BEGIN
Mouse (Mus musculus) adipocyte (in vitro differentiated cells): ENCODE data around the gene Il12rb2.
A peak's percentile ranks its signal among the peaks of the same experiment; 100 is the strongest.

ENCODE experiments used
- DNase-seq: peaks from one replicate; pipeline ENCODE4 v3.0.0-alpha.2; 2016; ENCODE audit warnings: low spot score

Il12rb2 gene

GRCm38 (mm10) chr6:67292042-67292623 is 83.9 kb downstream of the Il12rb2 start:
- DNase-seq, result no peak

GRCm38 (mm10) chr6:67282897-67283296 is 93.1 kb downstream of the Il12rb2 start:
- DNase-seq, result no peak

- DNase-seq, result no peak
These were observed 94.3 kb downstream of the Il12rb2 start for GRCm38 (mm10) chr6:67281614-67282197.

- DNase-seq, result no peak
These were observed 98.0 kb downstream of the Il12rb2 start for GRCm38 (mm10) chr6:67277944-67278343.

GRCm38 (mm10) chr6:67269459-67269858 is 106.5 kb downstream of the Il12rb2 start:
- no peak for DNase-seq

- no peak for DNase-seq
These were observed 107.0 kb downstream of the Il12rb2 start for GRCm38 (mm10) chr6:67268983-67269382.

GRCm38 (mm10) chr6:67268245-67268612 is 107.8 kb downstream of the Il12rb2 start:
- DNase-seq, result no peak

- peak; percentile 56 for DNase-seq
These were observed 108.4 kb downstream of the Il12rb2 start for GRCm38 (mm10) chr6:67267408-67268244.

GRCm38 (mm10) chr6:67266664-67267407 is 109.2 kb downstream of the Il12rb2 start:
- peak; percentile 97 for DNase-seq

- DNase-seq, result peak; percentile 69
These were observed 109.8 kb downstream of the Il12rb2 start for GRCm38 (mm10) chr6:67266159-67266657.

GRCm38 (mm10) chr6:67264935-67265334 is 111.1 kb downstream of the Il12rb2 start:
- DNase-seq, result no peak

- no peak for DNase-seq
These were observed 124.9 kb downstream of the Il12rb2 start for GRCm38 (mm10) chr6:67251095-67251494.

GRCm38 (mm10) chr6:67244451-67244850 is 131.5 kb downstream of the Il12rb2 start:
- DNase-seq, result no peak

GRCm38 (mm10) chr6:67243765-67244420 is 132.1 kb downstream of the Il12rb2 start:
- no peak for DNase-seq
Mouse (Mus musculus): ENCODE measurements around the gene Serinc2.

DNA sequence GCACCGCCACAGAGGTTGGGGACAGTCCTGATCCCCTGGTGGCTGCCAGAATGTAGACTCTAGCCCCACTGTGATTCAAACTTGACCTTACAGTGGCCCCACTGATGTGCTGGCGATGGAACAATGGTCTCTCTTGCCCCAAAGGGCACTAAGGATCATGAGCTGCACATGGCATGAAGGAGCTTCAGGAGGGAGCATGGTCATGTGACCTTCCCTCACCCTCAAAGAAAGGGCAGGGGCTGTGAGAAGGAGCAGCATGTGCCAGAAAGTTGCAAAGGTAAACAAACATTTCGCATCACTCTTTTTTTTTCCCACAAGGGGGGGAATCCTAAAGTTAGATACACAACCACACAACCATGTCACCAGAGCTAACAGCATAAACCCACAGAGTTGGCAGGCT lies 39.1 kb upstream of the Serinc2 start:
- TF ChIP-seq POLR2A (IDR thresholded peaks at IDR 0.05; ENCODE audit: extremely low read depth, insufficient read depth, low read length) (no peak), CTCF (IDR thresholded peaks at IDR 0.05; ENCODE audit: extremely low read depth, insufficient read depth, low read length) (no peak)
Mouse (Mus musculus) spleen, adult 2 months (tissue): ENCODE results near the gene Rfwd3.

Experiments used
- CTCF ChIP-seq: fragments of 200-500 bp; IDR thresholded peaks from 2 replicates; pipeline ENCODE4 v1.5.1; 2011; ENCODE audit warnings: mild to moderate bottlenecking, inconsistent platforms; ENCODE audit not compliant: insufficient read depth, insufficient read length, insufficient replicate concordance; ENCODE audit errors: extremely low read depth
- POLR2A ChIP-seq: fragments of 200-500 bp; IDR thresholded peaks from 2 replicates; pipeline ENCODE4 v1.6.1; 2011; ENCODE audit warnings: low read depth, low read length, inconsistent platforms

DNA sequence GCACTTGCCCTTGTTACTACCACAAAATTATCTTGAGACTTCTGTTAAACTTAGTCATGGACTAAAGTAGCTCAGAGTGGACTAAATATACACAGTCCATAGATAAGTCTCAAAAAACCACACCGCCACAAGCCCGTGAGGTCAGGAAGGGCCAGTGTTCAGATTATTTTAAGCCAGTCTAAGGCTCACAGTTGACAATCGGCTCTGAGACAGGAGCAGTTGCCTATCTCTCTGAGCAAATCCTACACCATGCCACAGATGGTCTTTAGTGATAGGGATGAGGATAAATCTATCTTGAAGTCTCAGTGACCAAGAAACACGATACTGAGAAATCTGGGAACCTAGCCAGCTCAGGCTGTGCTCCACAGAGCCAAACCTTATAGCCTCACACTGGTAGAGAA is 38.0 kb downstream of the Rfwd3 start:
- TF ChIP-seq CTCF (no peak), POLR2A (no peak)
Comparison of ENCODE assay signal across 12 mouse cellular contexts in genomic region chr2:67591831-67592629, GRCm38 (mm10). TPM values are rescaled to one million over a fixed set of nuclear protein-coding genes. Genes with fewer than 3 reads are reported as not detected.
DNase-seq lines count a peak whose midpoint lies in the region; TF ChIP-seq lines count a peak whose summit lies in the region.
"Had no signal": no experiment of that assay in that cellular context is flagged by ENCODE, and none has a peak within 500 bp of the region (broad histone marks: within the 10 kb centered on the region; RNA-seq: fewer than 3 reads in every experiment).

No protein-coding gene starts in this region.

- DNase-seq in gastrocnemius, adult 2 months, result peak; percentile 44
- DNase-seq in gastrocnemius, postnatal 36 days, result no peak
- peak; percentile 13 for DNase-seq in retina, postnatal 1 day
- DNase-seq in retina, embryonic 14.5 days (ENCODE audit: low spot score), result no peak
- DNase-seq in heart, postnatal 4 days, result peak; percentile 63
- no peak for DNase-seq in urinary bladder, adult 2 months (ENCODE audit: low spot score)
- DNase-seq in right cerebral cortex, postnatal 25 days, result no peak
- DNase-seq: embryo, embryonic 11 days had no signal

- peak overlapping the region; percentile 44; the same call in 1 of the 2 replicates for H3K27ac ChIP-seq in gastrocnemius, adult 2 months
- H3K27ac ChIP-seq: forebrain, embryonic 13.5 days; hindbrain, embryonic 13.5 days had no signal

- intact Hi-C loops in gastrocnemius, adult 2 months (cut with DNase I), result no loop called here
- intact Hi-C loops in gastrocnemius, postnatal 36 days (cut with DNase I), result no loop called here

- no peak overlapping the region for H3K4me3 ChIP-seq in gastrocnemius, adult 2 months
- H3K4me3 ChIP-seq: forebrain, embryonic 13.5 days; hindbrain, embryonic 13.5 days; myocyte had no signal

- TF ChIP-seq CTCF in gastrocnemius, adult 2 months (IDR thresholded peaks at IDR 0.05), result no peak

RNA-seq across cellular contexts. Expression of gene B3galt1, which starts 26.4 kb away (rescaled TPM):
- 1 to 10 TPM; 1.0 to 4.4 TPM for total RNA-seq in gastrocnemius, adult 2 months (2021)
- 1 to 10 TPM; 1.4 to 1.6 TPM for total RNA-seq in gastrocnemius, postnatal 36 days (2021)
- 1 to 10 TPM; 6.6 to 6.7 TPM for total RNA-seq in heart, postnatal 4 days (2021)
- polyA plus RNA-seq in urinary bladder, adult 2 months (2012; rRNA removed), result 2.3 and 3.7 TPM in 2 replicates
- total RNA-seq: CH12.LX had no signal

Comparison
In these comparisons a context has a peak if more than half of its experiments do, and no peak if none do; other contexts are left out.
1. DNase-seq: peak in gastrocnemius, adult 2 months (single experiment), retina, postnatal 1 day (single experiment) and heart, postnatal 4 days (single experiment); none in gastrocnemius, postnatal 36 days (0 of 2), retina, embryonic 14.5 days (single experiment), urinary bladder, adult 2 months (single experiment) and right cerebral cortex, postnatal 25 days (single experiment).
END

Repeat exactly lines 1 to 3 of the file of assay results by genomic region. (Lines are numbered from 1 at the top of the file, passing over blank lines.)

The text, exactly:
Mouse (Mus musculus) adipocyte (in vitro differentiated cells): ENCODE data around the gene Il12rb2.
A peak's percentile ranks its signal among the peaks of the same experiment; 100 is the strongest.

ENCODE experiments used